Green steel on the backburner, Fitch warns

Federal and state governments are counting on new technologies to use Australian iron ore to make steel without coal.

But a slowing global economy with high levels of inflation and already squeezed profits is expected to hold up the development of green steel in the next two to three years, a leading research house has warned.

Green steel, made using hydrogen rather than coal, will take time to develop despite commitments by governments to decarbonise, according to a Fitch Solutions report released on Monday.

Despite emissions-busting intentions, demand remains muted because green steel requires a premium price, and supply is limited, Fitch warned.

World steel production makes up about 8 per cent of global carbon emissions, and will be one of the hardest sectors to overhaul.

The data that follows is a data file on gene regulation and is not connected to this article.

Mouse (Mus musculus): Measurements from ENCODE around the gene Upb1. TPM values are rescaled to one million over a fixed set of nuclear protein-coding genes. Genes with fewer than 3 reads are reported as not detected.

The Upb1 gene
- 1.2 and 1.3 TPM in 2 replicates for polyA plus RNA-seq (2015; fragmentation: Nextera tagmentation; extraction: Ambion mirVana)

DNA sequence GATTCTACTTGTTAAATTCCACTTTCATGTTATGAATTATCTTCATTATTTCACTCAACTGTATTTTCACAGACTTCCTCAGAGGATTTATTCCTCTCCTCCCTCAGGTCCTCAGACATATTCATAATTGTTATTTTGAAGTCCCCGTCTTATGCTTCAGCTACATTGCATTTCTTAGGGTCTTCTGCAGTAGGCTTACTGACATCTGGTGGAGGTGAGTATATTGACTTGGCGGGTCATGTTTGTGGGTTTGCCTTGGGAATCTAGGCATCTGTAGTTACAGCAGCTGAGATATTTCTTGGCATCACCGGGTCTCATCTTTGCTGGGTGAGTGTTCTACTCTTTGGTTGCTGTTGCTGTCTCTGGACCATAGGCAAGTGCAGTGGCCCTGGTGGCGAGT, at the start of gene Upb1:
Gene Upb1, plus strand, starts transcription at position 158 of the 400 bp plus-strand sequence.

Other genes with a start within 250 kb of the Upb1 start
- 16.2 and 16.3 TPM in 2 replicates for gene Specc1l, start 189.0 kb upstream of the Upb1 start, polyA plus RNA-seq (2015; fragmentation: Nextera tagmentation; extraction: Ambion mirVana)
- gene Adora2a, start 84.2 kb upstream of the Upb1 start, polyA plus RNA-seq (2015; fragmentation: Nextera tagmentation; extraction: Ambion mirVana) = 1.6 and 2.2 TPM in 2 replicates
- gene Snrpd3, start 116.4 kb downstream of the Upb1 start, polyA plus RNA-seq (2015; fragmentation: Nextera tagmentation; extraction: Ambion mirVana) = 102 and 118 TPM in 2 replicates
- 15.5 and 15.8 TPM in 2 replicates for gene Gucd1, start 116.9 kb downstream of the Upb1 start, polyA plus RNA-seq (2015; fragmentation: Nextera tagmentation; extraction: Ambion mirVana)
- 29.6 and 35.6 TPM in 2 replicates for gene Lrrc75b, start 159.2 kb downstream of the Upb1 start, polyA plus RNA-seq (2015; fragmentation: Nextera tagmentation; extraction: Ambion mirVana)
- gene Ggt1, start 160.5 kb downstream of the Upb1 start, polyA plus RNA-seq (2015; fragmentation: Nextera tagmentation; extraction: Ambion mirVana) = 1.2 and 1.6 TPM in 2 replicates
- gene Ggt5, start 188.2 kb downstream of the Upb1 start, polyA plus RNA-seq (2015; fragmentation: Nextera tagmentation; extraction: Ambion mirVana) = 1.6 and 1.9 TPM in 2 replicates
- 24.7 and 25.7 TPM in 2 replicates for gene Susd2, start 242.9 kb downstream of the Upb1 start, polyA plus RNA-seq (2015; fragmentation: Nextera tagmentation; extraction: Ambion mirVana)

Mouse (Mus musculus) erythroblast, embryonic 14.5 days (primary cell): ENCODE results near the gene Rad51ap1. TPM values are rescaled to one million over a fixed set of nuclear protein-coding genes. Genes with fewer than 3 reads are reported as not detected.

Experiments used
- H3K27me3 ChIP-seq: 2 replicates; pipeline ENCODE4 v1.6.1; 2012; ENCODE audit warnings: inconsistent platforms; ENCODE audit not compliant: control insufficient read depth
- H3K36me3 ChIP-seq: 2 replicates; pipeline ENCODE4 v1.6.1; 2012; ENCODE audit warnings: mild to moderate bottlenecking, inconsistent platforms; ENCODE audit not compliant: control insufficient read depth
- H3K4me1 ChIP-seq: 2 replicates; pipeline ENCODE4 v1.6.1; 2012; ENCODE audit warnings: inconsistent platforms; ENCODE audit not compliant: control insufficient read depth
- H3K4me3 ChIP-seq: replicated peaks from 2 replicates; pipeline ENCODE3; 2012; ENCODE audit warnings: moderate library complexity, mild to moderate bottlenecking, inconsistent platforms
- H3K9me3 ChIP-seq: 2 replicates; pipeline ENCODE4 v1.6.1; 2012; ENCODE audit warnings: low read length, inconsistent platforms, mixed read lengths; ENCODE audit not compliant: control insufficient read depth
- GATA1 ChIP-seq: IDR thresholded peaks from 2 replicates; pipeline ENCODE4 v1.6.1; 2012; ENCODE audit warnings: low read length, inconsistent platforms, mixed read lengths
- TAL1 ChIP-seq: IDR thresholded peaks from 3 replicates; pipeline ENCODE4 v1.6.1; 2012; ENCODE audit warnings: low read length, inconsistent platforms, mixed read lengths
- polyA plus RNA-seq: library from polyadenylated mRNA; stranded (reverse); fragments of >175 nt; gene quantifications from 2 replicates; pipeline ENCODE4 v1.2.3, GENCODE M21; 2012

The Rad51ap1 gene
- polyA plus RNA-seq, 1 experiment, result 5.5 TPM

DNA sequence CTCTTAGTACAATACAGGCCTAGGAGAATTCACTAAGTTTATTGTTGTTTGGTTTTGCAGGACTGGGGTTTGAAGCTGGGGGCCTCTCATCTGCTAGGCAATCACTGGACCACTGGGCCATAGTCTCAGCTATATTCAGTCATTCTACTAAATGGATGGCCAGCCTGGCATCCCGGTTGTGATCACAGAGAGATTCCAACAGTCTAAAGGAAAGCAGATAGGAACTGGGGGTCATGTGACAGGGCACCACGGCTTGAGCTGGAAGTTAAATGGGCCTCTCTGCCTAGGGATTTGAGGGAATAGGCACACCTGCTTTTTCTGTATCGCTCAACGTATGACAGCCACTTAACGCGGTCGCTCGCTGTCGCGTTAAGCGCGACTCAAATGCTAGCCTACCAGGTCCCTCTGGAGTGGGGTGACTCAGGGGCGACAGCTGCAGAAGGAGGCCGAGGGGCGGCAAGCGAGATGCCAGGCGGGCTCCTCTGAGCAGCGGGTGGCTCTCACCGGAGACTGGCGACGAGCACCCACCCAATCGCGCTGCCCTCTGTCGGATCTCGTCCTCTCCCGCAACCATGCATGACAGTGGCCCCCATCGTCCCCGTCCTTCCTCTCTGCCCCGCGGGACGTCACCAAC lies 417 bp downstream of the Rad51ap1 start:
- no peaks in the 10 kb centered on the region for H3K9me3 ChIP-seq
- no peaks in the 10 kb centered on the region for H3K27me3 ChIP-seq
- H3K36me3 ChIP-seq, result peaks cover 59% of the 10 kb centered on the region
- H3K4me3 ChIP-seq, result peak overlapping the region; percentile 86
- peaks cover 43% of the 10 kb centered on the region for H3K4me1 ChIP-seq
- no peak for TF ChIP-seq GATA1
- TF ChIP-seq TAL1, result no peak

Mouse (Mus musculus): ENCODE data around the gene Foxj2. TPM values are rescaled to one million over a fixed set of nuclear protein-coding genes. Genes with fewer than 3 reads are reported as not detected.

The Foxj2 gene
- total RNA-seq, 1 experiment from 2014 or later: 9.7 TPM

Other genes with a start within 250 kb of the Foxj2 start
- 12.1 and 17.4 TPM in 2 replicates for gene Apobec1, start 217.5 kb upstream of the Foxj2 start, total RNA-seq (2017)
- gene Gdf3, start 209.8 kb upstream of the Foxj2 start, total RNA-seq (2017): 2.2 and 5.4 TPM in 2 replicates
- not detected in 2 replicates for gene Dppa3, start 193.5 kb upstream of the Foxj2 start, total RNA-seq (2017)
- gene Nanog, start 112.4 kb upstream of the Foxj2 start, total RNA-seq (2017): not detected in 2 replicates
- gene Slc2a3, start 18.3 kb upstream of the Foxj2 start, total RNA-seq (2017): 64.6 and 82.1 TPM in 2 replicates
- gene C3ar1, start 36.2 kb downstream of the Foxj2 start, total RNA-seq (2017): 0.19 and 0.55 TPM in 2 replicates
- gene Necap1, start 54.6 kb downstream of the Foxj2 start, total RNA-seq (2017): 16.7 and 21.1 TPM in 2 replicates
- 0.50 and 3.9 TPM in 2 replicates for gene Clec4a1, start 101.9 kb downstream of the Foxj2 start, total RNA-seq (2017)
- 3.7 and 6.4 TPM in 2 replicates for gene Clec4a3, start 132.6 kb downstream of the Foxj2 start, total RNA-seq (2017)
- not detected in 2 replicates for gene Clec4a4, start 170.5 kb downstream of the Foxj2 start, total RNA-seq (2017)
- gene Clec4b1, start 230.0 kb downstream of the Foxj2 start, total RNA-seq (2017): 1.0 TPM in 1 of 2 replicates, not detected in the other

Risks to green steel production and demand remain "elevated" in the medium term, according to the report.

Australia's Fortescue Metals Group is one of only a handful aiming for carbon neutral steel production before 2050, and is the only large mining and metallurgical firm that has set a zero emissions target for 2030, Fitch said.

Steel is traditionally made in a blast furnace using iron ore and coal, which is an emissions-intensive process.

New methods using liquid hydrogen and renewable energy are yet to be scaled up for industrial use and remain at the early testing and development stage.

"In the short term, slowing global growth and high energy costs means firms would be less willing to spend more on costly raw materials, and much less so on premium-priced green steel," Fitch said.

Should this trend continue, existing margins that are already difficult for sustainable profits will prevent new investments into lower carbon methods of production, Fitch warns.

Longer-term, the success of green steel depends on how quickly supplies and production scale up, and on government-subsidised partnerships aimed at developing the new industry.